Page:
+ Already flashing a fairly fancypants rep, Wonderfruit is this year introducing a special ultra-luxury glamping section called Camp Kerela, where guests will stay in carpeted, furnished, Wi-Fi-enabled, air-conditioned Maharaja tents with special access to their own set of bathrooms, as well as a private spa, lounge, and costume-and-make-up tent…say, if you accidentally leave your headdresses and glitter-tights at home. The whopping Bt427,000 price tag also comes with two tickets to the festival, all meals including 24-hour room service, and all drinks. Helicopter transport from the airport sold separately, but your concierge will be happy to arrange.
+ Certified as carbon-neutral last year, the event is using both innovative and ancient techniques to stay sustainable. By investing in a cryptocurrency called TreeCoins, they’ve planted more than 10,000 mangroves in Burma’s Thor Heyerdahl Climate Park. Working with the land where they hold the festival to improve its ecosystem, and building with bamboo, they pay homage to, respectively, isolated low-lander Mayans and generations of Asians before them. All water comes from on-site lakes, all tableware is compostable, and all single-use plastic is banned. We’d call that guilt-free pleasures.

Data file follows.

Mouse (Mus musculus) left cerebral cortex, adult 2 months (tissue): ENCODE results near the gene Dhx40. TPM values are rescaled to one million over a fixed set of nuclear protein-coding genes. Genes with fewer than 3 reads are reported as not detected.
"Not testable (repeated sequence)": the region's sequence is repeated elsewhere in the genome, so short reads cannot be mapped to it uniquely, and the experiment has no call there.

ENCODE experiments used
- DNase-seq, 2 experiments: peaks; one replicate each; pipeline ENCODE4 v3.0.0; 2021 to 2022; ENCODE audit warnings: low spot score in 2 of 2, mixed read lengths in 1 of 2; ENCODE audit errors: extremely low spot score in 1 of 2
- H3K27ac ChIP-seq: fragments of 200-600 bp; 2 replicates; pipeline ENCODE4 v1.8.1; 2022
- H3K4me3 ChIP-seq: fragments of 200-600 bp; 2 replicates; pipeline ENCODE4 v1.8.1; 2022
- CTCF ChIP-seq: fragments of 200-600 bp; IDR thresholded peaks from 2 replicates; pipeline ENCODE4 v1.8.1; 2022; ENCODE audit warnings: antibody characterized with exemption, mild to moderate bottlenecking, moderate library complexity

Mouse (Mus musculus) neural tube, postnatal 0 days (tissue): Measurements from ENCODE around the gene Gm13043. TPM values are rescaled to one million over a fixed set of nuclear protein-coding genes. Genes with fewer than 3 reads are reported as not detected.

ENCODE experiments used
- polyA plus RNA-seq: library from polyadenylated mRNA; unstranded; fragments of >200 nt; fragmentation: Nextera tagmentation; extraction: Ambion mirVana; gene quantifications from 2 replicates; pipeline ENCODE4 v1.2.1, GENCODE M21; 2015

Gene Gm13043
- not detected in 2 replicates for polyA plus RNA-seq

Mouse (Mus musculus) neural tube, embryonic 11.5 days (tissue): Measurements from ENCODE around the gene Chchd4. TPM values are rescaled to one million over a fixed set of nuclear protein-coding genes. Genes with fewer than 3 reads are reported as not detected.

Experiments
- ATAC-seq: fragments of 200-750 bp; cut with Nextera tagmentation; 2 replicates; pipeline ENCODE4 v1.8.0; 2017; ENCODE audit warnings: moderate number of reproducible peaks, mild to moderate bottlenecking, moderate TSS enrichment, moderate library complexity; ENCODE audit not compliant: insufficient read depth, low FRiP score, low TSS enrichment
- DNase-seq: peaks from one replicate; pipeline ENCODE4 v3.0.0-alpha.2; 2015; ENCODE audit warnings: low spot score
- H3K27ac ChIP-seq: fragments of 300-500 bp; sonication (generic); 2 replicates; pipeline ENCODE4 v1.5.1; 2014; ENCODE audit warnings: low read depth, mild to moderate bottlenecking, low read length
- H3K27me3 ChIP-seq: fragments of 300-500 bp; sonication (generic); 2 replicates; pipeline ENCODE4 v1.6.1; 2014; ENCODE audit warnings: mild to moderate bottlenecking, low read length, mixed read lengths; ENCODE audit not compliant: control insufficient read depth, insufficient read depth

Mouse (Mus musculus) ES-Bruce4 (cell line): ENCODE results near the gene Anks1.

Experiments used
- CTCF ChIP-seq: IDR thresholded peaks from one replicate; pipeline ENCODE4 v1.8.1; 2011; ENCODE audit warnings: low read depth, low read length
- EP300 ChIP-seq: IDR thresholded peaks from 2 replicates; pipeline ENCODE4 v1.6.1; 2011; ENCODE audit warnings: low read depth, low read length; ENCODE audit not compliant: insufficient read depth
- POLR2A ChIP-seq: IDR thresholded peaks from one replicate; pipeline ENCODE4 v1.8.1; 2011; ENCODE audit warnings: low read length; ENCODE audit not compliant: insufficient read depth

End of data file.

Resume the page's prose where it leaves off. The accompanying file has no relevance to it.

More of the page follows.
+ December may be “winter” in Thailand, but that can still make for pretty sweaty middays. This year, Wonderfruit has uprooted all stakes and moved them a few minutes but a lush world away. The new grounds promise to be cooler, with shady coconut groves and sandy lakefront beaches. And if the real natural surrounds don’t help you get into the forest groove, don a VR headset that will simulate your hopping around through the eyes of woodland animals. Totally not trippy at all.